School districts in Pennsylvania have been victims of a very expensive waste of taxpayer money for the past decade or more. This is a national problem, and it is very serious in Pennsylvania.The Coalition for Procurement Reform provides a list of audits and studies relating to cooperative procurement at this link.
Certainly they can save money when they use cooperative purchasing for items like pencils and computers. But since at least 2005, our schools have lost millions of dollars when they purchased roofing through this kind of system. Like their counterparts across the commonwealth, Lancaster-area school districts have overpaid for roofing projects.
How is it that school districts have been paying twice as much they should for roofing projects?
A survey by Ducker Worldwide found that Pennsylvania schools that purchased roofs through the Association of Educational Purchasing Agencies drastically overpaid for roofing projects. According to the Ducker study, from 2005 to 2010, schools spent $100 million more than they would have spent through public competitive bidding. You can find the survey, as well as studies in other states, at bit.ly/ProcurementSurvey.
This wasted money could have purchased 33 million school lunches for low-income students, or 100,000 school computers.
Pennsylvania in not alone. These anti-competitive, wasteful practices have been uncovered in many states, including Maryland, New Jersey, California, Texas, Indiana, Massachusetts, Virginia and others.
Pennsylvania is one of 23 states that contract for roofing projects through AEPA, which funnels the projects through Tremco, a national roofing contractor. Tremco’s parent company, RPM International Inc., recently settled for $65 million a lawsuit that charged it defrauded the General Services Administration and other government entities by overcharging for roofing contracts as far back as 2002.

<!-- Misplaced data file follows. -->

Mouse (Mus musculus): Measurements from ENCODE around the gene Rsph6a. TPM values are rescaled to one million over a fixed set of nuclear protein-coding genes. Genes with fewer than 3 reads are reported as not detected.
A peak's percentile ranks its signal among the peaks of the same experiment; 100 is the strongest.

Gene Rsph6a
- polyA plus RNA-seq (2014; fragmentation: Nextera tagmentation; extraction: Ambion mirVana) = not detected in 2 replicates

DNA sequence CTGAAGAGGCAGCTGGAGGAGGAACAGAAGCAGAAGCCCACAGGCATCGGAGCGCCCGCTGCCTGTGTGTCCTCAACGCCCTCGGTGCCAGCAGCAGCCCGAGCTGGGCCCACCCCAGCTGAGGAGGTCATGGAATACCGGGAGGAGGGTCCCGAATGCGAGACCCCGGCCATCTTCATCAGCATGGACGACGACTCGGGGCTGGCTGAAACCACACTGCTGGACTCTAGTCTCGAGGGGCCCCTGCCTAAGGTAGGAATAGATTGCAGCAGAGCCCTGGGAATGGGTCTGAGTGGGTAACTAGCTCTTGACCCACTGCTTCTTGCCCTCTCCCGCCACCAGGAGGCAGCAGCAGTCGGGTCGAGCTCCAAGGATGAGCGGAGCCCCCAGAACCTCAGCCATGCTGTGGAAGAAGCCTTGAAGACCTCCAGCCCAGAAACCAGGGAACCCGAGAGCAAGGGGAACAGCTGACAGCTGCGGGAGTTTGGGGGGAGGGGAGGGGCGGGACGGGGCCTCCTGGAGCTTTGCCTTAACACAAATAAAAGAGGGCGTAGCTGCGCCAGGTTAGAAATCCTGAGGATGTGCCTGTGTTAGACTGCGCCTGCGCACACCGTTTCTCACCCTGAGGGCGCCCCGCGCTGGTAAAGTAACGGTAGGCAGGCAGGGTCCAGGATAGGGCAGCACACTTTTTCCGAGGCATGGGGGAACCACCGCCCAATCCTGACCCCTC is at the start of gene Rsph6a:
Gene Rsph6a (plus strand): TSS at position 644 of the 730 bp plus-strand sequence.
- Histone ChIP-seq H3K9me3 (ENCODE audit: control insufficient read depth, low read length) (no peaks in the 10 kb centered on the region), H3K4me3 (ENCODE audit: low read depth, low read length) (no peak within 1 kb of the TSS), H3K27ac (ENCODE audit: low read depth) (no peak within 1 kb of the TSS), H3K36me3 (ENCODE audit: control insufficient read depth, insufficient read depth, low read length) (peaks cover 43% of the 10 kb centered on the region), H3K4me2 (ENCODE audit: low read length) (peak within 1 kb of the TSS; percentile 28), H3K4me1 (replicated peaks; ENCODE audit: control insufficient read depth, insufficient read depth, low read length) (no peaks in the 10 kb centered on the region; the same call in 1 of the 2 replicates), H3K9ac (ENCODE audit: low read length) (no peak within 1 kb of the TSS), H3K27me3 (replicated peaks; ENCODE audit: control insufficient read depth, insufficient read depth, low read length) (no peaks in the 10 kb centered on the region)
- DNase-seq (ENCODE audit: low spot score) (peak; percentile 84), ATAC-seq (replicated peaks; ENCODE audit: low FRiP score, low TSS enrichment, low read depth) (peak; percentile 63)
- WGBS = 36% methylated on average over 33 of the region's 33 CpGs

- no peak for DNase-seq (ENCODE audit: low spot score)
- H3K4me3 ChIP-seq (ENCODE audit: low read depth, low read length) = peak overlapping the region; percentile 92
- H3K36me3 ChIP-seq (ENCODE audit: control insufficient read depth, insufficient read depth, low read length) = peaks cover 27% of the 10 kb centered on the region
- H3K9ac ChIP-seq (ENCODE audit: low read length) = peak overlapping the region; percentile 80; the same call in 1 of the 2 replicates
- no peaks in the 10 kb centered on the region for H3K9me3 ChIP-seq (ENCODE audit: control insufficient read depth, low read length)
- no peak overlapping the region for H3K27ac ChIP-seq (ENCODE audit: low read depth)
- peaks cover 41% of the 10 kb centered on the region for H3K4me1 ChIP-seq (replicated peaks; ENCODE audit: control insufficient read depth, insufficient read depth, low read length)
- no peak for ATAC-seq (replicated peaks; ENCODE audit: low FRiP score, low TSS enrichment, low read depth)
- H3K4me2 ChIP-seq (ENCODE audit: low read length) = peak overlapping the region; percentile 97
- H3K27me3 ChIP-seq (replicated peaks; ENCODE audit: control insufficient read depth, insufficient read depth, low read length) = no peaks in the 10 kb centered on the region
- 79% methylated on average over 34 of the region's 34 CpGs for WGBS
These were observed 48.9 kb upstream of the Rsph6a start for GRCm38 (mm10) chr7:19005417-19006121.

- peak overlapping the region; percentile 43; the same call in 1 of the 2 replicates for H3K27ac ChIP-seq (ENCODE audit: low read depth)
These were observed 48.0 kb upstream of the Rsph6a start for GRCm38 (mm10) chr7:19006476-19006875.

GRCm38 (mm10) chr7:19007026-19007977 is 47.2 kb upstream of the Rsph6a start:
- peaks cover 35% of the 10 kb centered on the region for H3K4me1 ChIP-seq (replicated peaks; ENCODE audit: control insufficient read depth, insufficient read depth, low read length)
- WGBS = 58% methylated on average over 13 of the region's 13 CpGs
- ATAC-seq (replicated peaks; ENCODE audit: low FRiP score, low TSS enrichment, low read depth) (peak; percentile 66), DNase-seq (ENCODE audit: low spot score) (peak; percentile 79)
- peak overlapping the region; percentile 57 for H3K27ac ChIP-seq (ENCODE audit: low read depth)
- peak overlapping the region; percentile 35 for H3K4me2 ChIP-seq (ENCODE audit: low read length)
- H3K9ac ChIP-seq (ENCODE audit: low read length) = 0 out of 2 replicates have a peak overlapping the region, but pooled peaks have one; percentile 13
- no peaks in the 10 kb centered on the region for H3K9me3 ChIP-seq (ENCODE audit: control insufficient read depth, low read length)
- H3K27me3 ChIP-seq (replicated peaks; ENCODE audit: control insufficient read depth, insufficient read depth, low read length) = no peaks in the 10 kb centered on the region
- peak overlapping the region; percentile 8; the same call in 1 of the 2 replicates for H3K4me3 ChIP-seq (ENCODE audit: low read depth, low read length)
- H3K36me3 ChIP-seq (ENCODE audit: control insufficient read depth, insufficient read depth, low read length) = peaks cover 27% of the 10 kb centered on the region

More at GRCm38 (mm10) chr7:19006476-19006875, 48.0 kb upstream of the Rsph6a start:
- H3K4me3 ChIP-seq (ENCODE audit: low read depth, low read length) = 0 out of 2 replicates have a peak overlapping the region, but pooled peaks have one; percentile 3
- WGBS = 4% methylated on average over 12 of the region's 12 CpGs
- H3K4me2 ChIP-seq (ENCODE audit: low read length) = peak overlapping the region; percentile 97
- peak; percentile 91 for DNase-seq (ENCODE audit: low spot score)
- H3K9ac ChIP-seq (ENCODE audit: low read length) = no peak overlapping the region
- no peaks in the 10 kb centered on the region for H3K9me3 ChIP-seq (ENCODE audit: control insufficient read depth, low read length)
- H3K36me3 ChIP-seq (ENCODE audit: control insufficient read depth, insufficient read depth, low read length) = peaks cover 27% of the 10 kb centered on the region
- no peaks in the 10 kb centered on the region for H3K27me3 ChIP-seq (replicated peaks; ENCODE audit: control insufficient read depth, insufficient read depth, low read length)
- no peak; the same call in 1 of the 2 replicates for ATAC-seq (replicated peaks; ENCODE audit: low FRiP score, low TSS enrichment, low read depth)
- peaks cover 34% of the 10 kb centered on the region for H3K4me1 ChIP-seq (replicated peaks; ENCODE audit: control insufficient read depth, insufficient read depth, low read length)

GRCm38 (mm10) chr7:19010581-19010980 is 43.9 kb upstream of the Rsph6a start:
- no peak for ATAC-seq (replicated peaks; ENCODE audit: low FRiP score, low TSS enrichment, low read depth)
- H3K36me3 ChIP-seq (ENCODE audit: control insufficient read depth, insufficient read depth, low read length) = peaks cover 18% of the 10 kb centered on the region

Separately, Slippery Rock School District brought a defective materials suit against Weather Technologies, a Tremco company that sold material to the district through AEPA cooperative purchasing.
It’s unfortunate that a process that allows the manufacturer to act as designer, contractor and installer was allowed to exist. It not only led to wasteful spending, it also disregarded quality and best practices.
Fortunately, the kind of oversight needed is being advanced in Harrisburg. Republican state Rep. Kerry Benninghoff, of Centre County, has introduced legislation in both the House and Senate to reform this process.
Once passed, it will be a new day in Pennsylvania for roofing contractors, who will compete openly and honestly for roofing projects, and our taxpayers will support fair prices for quality work.
For the record, I make no endorsement of or objection to the work of the Coalition; I know nothing of them or their work and have not taken any time to review their materials. Maybe I'll get around to it some day. Maybe you might, too.
And whilst on the subject of cooperative purchasing vs procurement (aren't we?), there is a recent appellate decision which, though fairly deep in the weeds for a novice, goes to some lengths to distinguish, under federal law but using common concepts, cooperative agreements from procurement agreements. Hymas v. US, 810 F. 3d 1312 - Court of Appeals, Federal Circuit 2016 The antagonist and loser in that case has just recently hit another roadblock before the GAO.